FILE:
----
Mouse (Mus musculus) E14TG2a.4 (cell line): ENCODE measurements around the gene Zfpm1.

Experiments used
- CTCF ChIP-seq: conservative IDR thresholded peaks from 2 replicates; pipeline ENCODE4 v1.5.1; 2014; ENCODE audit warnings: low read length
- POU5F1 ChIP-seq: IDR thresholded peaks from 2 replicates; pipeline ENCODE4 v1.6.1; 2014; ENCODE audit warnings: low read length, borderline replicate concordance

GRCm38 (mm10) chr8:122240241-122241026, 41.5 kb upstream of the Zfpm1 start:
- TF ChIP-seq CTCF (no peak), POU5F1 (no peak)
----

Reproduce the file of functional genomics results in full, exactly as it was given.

Mouse (Mus musculus) E14TG2a.4 (cell line): ENCODE measurements around the gene Zfpm1.

Experiments used
- CTCF ChIP-seq: conservative IDR thresholded peaks from 2 replicates; pipeline ENCODE4 v1.5.1; 2014; ENCODE audit warnings: low read length
- POU5F1 ChIP-seq: IDR thresholded peaks from 2 replicates; pipeline ENCODE4 v1.6.1; 2014; ENCODE audit warnings: low read length, borderline replicate concordance

GRCm38 (mm10) chr8:122240241-122241026, 41.5 kb upstream of the Zfpm1 start:
- TF ChIP-seq CTCF (no peak), POU5F1 (no peak)